I am always on the look out for any area where Montessori Education can take root and crowd out mainstream education, because I believe Montessori education is the best support for children’s development.
So when I heard that one room school houses still exist I was intrigued. Growing up in rural Iowa, attending a school with hundreds of students I assumed one room school houses were only to be found in history books and the stories of my elders.
The truth is that a few one room schoolhouses continue to exist today, even in the United States and Canada.
A one room schools house is by definition a multi-age classroom requiring students to complete some tasks independently while the teacher works with other children.
This sounds to me like a niche custom made for Montessori Education.
A common solution for rural school districts troubled by shrinking enrollments is to consolidate with other neighboring school districts to create a mainstream school with children bused in over ever increasing distances. Consolidation is necessary in a mainstream model school with classrooms of same-age children because a large population pool is needed to have enough 8 year olds to fill a single 3rd grade class., not to mention the 1st grade class, 2nd grade class, etc…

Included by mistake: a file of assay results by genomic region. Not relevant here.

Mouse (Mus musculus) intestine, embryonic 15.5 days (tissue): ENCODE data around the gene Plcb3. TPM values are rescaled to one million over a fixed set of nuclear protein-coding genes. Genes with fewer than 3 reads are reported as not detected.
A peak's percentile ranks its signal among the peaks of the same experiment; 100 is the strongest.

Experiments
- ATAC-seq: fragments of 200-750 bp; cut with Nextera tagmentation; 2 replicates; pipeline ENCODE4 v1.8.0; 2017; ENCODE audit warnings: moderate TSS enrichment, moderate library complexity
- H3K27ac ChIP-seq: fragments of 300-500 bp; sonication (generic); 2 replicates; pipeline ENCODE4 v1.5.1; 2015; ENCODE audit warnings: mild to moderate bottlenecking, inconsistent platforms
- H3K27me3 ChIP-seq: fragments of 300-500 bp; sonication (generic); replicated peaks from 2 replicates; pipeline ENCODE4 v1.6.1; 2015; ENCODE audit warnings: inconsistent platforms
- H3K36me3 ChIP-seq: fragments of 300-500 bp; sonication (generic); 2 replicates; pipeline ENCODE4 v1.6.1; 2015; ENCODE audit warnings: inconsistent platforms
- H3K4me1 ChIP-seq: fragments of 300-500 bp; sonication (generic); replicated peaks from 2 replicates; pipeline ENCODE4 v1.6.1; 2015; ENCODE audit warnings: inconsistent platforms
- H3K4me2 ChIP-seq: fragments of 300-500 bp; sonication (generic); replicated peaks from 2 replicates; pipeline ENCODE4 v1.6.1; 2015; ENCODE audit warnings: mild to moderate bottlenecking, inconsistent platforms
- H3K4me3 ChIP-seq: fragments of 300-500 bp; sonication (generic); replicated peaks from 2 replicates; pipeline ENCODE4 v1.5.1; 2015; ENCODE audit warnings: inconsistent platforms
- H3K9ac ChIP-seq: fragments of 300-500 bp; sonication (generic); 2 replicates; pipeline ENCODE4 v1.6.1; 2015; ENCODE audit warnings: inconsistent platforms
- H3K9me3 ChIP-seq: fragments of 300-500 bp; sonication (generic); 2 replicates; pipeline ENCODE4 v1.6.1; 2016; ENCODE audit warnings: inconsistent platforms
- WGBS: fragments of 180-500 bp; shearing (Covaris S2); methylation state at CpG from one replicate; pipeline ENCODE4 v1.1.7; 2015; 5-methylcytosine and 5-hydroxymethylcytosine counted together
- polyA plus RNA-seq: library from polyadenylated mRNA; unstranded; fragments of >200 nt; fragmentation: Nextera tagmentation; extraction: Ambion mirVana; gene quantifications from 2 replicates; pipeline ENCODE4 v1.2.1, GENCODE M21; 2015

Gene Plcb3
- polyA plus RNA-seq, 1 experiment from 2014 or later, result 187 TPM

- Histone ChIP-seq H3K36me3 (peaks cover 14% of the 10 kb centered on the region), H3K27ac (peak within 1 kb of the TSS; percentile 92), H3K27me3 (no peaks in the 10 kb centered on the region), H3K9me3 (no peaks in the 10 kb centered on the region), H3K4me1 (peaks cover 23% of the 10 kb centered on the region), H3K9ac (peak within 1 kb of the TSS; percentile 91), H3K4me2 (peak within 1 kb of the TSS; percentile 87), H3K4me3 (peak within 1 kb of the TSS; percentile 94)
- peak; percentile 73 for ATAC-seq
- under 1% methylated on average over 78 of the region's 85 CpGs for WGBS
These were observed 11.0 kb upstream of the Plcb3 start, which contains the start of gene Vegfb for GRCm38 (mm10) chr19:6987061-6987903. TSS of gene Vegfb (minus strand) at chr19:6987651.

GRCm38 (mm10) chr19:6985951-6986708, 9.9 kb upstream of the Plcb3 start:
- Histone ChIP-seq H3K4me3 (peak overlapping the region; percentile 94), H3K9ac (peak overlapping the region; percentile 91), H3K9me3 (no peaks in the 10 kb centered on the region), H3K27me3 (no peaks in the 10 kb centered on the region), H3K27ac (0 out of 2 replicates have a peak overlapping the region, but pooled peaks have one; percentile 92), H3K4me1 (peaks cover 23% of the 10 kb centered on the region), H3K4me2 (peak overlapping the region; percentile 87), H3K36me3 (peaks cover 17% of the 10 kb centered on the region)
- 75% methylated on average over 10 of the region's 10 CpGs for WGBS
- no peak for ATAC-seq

Montessori classrooms on the other hand are self-contained and accept children across a wide range of ages, requiring a smaller population pool. Rather than needing thirty 8 year olds, a Montessori classroom simply needs thirty children between the ages of 6 and 9, or even 6 and 12. Children could attend a Montessori classroom closer to home and spend less time on school buses.
Less populated states such as Alaska, Wyoming, Montana, the Dakotas, Utah, Idaho, and others might have a fiscal and geographical interest in exploring Montessori education. Village and Missionary schools in developing countries might also benefit greatly from a Montessori one-room school house. I wonder if the Peace Corps would be interested in the Montessori Method?